In 2003, as David Freund (born 1937) was driving to Missouri to see a 102-year-old friend, she died. Reflecting on their meeting when he was a child, he stopped in Illinois to photograph an old playground. Besides swings, teeter-totters and slides, there were war memorials, a picnic area, a cornfield and a baseball field. The moment launched a two-year odyssey to find and photograph such places. Freund soon realized playgrounds were an endangered species. In cities, because of safety and liability concerns, their apparatus, familiar to many childhoods, had largely been supplanted by bright structures of multicolored plastic and enameled steel. Freund focused on small towns where tradition, inertia and budget often permitted early playgrounds to survive. These were usually unoccupied, so children rarely appear in Freundís photographs, although alluded to in footprints, worn paint, and ruts under swings.
Made between 1978 and 1981, Freund's images of gas stations in over 40 states record a lost America
In postwar America, any driver or passenger would stop at gas stations at least weekly, and not just for gas. Gas stations were also oases offering food and drink, repairs, directions, maps and, importantly, bathrooms. Although appreciated as roadside novelties, their significance for American culture, landscape and history has been little documented.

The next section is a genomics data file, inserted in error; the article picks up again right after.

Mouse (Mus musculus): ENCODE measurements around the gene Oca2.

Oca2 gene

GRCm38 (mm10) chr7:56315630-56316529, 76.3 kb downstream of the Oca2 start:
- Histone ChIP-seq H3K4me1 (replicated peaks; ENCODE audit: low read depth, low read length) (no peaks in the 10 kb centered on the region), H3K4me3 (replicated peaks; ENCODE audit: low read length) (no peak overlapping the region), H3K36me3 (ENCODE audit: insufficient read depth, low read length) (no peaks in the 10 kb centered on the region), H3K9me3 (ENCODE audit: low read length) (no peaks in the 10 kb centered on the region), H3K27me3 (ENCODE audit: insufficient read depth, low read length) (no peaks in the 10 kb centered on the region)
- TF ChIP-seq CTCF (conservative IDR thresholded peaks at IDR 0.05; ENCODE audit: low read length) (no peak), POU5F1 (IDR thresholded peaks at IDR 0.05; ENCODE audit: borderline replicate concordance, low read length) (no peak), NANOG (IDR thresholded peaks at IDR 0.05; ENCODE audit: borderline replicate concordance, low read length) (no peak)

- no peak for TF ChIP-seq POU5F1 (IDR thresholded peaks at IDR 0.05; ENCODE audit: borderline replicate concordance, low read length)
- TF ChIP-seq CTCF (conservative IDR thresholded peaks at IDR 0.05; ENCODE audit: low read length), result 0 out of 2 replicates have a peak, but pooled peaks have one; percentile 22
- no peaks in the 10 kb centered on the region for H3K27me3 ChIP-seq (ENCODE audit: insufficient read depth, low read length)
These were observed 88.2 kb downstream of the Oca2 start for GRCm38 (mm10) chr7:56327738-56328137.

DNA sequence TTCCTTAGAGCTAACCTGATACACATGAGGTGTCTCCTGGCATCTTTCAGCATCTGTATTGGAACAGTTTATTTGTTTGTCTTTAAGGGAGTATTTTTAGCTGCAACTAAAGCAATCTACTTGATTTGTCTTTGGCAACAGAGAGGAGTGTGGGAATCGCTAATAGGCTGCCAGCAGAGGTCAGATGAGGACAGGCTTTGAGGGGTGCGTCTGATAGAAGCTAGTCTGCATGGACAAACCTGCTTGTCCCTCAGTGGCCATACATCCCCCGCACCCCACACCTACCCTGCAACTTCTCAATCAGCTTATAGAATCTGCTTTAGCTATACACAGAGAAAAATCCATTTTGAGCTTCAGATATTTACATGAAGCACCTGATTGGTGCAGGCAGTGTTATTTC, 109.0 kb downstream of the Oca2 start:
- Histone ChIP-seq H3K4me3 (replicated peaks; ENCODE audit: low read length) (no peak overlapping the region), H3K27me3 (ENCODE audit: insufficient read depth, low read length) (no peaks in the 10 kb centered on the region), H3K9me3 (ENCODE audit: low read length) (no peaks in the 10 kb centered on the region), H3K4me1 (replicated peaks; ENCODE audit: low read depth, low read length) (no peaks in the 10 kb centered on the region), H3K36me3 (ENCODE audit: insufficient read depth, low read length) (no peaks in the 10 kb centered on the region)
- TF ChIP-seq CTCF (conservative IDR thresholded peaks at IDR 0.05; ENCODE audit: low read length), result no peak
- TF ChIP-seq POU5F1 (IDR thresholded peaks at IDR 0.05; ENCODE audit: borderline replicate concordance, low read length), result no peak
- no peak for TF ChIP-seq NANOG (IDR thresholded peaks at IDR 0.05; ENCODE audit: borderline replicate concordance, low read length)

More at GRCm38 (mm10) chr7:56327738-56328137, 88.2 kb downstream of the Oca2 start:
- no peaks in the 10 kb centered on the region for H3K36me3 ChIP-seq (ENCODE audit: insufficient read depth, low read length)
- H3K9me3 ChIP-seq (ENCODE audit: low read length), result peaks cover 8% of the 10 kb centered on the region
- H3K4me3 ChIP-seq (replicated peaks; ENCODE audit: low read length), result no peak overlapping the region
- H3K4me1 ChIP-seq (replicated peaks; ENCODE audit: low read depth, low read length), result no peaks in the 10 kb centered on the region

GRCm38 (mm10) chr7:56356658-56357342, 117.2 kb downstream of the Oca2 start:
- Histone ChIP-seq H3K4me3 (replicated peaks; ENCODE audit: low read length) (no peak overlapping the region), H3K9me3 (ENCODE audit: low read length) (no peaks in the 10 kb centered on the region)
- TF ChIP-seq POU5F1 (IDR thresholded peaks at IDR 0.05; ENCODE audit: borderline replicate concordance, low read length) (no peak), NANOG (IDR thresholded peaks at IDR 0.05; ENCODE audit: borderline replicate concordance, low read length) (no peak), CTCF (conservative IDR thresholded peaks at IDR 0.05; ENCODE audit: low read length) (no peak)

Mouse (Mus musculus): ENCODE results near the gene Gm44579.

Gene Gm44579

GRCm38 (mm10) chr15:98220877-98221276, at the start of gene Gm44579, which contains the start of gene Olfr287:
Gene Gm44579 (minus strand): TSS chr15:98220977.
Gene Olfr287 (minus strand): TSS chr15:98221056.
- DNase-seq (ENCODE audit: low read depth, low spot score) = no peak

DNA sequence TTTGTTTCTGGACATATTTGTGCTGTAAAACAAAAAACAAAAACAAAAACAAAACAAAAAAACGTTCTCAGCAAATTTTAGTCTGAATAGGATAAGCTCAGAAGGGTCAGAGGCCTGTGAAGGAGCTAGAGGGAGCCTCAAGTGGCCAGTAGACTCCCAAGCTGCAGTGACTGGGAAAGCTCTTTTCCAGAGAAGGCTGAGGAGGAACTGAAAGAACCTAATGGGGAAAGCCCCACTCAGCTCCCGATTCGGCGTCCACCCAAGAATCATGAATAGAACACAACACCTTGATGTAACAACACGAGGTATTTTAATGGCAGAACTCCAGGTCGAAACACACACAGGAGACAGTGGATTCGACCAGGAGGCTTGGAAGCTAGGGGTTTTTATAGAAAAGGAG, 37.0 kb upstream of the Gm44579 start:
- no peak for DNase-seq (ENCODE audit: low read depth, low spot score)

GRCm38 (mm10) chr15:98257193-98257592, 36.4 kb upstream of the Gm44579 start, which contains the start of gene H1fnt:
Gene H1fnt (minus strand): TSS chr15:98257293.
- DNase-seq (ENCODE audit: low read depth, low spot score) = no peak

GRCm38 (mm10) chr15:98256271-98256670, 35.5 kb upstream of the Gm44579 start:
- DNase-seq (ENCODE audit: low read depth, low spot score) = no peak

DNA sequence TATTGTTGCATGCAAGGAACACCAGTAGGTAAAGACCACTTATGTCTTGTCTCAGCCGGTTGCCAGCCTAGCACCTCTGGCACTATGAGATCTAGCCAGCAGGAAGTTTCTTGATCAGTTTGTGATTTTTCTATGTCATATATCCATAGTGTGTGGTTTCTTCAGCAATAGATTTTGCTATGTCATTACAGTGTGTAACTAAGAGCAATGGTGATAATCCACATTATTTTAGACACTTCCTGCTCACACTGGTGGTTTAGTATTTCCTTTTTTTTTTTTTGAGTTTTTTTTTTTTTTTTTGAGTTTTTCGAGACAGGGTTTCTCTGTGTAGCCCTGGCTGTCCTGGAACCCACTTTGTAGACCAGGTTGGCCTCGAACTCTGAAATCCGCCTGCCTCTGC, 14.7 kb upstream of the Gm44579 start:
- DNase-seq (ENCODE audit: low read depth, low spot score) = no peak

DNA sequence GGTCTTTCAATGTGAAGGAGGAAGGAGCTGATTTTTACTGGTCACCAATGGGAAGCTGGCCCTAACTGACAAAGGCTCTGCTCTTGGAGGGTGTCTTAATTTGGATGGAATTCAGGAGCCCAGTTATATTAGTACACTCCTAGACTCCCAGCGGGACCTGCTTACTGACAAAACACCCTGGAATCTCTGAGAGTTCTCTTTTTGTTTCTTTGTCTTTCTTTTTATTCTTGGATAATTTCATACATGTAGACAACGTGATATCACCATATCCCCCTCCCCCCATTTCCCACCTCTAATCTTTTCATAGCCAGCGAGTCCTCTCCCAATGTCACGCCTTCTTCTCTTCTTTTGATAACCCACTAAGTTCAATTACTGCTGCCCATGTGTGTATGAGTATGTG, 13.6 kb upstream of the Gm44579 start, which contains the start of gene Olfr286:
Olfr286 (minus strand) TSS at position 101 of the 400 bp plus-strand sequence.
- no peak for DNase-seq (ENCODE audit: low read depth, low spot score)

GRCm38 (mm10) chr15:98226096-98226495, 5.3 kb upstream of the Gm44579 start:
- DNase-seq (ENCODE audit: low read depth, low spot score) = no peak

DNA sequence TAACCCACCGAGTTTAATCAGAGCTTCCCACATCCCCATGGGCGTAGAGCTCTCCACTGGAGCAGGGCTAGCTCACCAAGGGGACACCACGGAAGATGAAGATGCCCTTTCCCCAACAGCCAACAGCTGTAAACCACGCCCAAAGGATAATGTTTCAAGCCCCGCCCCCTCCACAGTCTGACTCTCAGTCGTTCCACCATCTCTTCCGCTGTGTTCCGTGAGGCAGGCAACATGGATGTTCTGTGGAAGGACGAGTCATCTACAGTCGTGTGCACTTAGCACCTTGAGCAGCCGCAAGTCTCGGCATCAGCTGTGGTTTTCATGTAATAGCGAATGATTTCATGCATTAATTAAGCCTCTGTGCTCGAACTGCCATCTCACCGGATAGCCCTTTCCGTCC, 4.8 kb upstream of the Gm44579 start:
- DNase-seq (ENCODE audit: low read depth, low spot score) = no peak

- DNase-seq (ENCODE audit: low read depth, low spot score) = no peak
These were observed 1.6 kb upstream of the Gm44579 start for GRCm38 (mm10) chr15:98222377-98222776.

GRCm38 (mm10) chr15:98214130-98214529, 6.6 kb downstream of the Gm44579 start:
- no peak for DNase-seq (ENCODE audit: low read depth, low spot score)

From 1978 to 1981, David Freund analyzed the culture, architecture and landscape of gas stations in more than 40 states. “At the outset of Gas Stop,” he writes, “I was surprised at the range of themes presented at gas stations. Driving by, their commonplaceness might evince little inspiration for photos, but at an even halfway busy station, all I had to do was hang around to discover unexpected topical and visual variety.”
Freund’s photographs show customers and workers in postures and actions particular to filling up their cars, or just hanging out. Architecture and signage, both corporate and vernacular, beckon passing drivers. Of the more than 200,000 gas stations extant at the time of this project, most are now gone, remaining only in this work.
David Freund (born 1937) graduated from the Visual Studies Workshop, Rochester, and has taught at Pratt Institute and Ramapo College of New Jersey. He has had exhibitions at the Light Gallery, New York, and the George Eastman House, and he has received a National Endowment for the Arts fellowship and a CAPS grant. Freund’s work is in the collections of The Museum of Modern Art, New York, the Museum of Fine Arts, Houston, the Bibliothèque Nationale, Paris, and the Corcoran Gallery of Art, Washington, DC.